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Antique Guns and Equipment

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***SOLD*** (Layaway 31/07/17) British Georgian Enfield Tower 10 Bore Flintlock Musket. Sn 14308 - 14308
A very good, original Georgian Enfield Tower, flintlock musket. It measures 52 ½” overall length with a 36 ½” round steel barrel which has proof/ inspection marks near to the breech (illustrated). The smooth bore has light staining consistent with age and use. The barrel has a block fore sight. It has its original lock plate which is crisply marked ’Tower’ (Enfield) and Faint Georgian Crown (all illustrated). It has its original walnut stock which has just the bumps and bruises to be expected with age and service use. The top of the wrist is inlaid with void brass disc. It has its original iron ramrod, sling swivels, swan neck hammer fitted with flint and brass furniture including butt plate, trigger guard with extended tang, fore end block and ram rod mounts. The cocking and firing mechanisms work as they should. The price includes UK delivery. N.B As an antique musket no licence is required to own this item in the UK if retained as part of a collection or display. Sn 14308
£0.00

Large Victorian, Heavy Construction 20 Bore Large Game Percussion Sporting Gun For Ball. Sn 14311 - 14311
This is a large Victorian era percussion sporting gun for ball. It is 20 bore and has a 33" stepped round to octagonal brown barrel (49” overall). Its bore has just light staining to be expected with age and use. It has all original undamaged Walnut stock with chequered wrist & steel butt plate. The trigger guard has an extended tang with acanthus bud finial. The action and Dolphin hammer have engraved scrollwork decoration. The barrel has a small blade foresight and it has a ‘v’ notch block rear sight. The stock has a polished horn fore end block. The weapon has its original brass ram rod. There are no visible external manufacturer or proof marks on this weapon. The gun’s firing action works perfectly. The price for this large Victorian piece includes UK delivery. NB As an antique percussion firearm no licence is required to own this item in the UK if retained as part of collection or display. Sn 14311
£745.00

1906 Winchester Model 1894 .32-40 Obsolete Calibre Lever Action Rifle With Tube Magazine . Sn 13317 - 13317
This is an excellent increasingly hard to find Winchester Model 1894 lever action Rifle in obsolete calibre .32-40. It has excellent undamaged woodwork, original finish on the metalwork and strips, cocks and dry fires as it should. It's 25 ¼” barrel has a clean bore with crisp rifling and is nicely stamped on top of the barrel with '32-40' (calibre) and the stock strap 'Model 94' (1894) with Winchester name & Trade mark detail (illustrated). It has a tube magazine and is side gate loading. The underside of the frame is stamped with number '367562' which dates it to 1906. It has a steel butt plate, blade foresight & adjustable rear sight. Price for this excellent lever action Winchester includes UK delivery. NB As an obsolete calibre antique rifle no licence is required to own this item in the UK if retained as part of a collection or display. Sn 13317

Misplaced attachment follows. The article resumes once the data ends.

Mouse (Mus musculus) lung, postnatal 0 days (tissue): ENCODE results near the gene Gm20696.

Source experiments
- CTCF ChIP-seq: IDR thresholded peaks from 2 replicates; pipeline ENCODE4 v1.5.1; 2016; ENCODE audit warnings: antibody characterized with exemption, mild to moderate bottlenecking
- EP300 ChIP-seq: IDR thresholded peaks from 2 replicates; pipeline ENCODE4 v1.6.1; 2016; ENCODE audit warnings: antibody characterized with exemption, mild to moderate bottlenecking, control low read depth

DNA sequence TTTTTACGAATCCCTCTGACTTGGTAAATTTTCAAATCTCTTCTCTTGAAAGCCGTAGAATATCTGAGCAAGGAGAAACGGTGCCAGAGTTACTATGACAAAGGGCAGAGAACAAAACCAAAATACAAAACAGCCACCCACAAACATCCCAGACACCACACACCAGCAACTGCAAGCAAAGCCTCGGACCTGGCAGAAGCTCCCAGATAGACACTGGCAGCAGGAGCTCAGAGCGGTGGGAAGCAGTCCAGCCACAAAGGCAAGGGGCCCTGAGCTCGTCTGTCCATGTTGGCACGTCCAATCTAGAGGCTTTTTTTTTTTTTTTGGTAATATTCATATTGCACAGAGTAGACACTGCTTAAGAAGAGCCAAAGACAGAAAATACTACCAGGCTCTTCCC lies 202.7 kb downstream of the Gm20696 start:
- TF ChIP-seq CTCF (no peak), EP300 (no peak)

£2,200.00

1882 Dated, 1853 Pattern, British Enfield Tower .577 Calibre Percussion Rifled Carbine Marked ‘13’ To The 13th Regiment Of Foot The Somerset Light Infantry (Prince Albert's). Sn 14310 - 14310
The 13th Regiment of Foot, The Somerset Light Infantry (Prince Albert's) was a Light Infantry Regiment of the British Army, which served under various titles from 1685 to 1959. This pattern of rifledcarbine were used by the British Military & the Colonies. This is a very good, original example of the British 1853 Pattern 2-band percussion carbine. The side plate is stamped With Queens Crown VR (Victoria Regina) and by the manufacturer 'Tower' (Enfield). It is also dated '1882' which is stamped over an earlier unreadable date. It has all original walnut stock, brass butt plate which is stamped ‘13’ to the 13th Regiment of Foot, The Somerset Light Infantry (Prince Albert's), brass fore end block and brass trigger guard with extended tang. The weapon also has its original steel ramrod, forward sling swivel, block and blade fore sight, and flip up ladder rear sight. The barrel has a clean bore with crisp rifling and is stamped with inspection marks. Total length is 40 ½” with a 24” barrel. The cocking & firing action works perfectly. The price includes UK delivery. NB This is an antique percussion rifle and no licence is required to own it in the UK if retained as a part of a collection or display. Sn 14310
£975.00

Victorian 1867 Birmingham, East India Company (EIC) .65" Bore Percussion Light Dragoon Pistol Barrel Marked ‘John Clive’ & ‘WH’ With Brass Fittings & Captive Steel Ram Rod. Sn 14307 - 14307
This is an original EIC marked percussion Light Dragoon Pistol. It measures 13 ½” overall and has an 8" round steel barrel which is .65" bore. The bore has just light staining consistent with age. The underside of the barrel beneath the wood is marked ‘John Clive’ ( Birmingham Gunmaker recorded as John Clive & John Clive & Son at St Mary’s Row and Newton Row between 1814 and 1878 see page 194 of Brown’s book British Gunmakers Vol 2). The underside of the barrel is also marked ‘WH’. The pistol has a blade fore sight and block with notch rear sight. It has a heavy military dolphin hammer, brass trigger guard with extended tang, brass fore end block and butt cap with steel lanyard ring. It also has a captive steel ramrod. The side plate is marked with Crown and EIC mark together with Birmingham and date 1867. The dark walnut full stock is undamaged. The metal work has even patina throughout. Its action works as it should. The price includes UK delivery. NB As an antique percussion pistol no licence is required to own this item in the UK if retained as a part of a collection or display. Sn 14307